While the cost of biofuels is currently around $16 a gallon, compared to $2.50 for conventional jet fuel, the researchers demonstrated that all five current SAF production pathways could create fuel products at that target price, providing the leftover biomaterial from the process could be developed into and sold as a profitable byproduct.
“Our hope is that early in the research stages, we can at least simulate what we think it would look like if you develop these fuel production routes to the point of maturity,” said Corinne Scown, lead author and researcher. “Thankfully the answer is they can be viable, and we’ve identified improvements that need to happen all along the conversion process to make that happen.”
As it continues its support of the use of sustainable aviation fuels within the business aviation sector, the International Business Aviation Council (IBAC) participated in the first ICAO Stocktaking Seminar toward the 2050 Vision for Sustainable Aviation Fuels, which took place at the end of April in Montreal. The event provided a forum for the exchange of aviation fuel information and served as the first step towards the establishment of a quantified 2050 ICAO Vision for Sustainable Aviation Fuel.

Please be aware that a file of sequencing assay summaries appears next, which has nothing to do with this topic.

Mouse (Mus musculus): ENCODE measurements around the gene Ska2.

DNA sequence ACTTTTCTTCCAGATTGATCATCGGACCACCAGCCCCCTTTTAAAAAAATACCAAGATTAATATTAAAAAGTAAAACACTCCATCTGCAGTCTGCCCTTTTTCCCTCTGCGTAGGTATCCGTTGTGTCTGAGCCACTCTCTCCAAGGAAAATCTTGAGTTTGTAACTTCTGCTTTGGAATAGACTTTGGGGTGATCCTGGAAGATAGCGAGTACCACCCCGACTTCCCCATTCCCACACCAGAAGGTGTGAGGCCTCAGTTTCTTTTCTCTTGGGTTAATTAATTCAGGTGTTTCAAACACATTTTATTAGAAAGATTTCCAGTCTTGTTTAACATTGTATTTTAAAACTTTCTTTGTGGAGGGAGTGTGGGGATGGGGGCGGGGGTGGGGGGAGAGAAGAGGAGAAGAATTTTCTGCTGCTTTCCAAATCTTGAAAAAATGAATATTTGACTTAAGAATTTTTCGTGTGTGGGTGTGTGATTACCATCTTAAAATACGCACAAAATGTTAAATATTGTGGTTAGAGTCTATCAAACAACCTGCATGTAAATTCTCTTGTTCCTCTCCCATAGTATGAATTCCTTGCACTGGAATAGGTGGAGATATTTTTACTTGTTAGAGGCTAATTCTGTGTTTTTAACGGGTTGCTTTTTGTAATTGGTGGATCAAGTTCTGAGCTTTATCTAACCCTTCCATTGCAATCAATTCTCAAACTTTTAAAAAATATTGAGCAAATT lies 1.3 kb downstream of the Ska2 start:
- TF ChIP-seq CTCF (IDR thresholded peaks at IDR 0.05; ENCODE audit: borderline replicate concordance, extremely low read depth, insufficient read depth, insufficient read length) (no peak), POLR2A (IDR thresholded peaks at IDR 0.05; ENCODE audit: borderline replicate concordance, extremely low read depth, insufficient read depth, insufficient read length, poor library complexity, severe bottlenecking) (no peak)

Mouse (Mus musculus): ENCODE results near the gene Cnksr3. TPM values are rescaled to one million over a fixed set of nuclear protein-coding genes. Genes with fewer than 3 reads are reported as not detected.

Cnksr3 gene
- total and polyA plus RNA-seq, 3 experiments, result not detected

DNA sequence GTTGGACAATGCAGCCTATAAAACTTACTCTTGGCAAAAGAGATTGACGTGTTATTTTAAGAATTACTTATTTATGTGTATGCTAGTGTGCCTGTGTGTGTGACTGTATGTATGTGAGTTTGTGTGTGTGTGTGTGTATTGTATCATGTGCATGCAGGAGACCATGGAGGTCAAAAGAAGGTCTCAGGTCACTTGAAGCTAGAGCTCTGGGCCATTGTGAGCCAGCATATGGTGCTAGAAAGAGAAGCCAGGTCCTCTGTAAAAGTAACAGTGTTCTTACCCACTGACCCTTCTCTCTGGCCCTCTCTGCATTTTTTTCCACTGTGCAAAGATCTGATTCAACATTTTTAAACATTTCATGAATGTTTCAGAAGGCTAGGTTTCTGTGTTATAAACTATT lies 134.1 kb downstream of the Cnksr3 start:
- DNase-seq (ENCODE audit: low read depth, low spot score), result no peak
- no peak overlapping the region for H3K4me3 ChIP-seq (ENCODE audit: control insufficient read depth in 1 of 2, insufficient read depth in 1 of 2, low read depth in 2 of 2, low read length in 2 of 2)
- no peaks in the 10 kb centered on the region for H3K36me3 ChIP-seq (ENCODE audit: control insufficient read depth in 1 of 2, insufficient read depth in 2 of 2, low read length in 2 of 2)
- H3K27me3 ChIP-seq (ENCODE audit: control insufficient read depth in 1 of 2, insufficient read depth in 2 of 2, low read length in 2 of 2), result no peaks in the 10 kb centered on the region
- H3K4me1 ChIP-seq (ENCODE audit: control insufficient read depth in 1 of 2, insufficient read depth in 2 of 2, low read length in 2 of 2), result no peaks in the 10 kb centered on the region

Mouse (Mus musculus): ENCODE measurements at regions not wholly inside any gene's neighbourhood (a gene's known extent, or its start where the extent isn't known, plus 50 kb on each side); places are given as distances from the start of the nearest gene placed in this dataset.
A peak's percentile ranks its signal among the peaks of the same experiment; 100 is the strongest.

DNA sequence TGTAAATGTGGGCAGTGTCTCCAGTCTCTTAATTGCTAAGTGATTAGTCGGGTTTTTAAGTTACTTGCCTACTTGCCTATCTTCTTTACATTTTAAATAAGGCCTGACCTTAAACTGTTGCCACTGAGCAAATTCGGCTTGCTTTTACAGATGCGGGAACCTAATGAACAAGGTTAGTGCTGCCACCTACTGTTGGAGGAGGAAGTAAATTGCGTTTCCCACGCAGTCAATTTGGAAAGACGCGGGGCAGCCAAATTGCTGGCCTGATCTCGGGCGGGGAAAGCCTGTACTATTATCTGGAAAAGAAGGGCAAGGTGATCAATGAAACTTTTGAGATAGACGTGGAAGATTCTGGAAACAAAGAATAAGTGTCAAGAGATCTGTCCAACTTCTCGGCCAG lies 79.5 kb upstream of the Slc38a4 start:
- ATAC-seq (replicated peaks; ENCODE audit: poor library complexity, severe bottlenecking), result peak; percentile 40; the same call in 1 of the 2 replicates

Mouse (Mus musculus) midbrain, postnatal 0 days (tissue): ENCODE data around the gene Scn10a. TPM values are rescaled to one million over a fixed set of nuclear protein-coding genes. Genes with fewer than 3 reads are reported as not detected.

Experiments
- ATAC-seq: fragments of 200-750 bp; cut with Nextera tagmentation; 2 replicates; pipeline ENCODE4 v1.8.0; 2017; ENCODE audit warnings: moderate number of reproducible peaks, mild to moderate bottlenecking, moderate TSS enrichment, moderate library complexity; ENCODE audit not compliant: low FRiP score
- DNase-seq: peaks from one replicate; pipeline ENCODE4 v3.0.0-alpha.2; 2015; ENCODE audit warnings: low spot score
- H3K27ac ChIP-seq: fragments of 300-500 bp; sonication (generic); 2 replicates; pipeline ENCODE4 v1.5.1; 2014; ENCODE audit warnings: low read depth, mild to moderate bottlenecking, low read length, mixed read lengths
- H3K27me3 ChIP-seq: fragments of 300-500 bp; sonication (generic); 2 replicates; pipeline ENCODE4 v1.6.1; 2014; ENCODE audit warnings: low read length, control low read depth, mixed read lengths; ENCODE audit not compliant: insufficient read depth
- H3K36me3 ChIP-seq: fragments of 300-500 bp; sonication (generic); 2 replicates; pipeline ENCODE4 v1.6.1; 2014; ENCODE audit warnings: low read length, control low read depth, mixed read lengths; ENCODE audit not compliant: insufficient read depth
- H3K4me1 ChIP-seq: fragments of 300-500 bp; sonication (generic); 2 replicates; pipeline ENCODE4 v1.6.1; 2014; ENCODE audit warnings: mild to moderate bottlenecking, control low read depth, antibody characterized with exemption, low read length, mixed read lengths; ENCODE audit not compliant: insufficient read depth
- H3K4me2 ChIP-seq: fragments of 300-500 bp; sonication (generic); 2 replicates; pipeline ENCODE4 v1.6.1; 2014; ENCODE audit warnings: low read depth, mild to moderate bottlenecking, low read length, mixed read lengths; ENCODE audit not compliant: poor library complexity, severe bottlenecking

IBAC represented the business aviation community at the event, which featured policy and decision-makers from ICAO member states, technical experts from the fuel supply chain, airlines, airports, fuel producers, aircraft manufacturers, and others.
“The goal is to inspire states, industry, and other stakeholders to substitute a significant proportion of conventional aviation fuels with sustainable fuels by 2050,” said IBAC director general Kurt Edwards. “The business aviation community is making progress, but more work needs to be done to increase availability and expand awareness that these drop-in fuels are ready to use today.”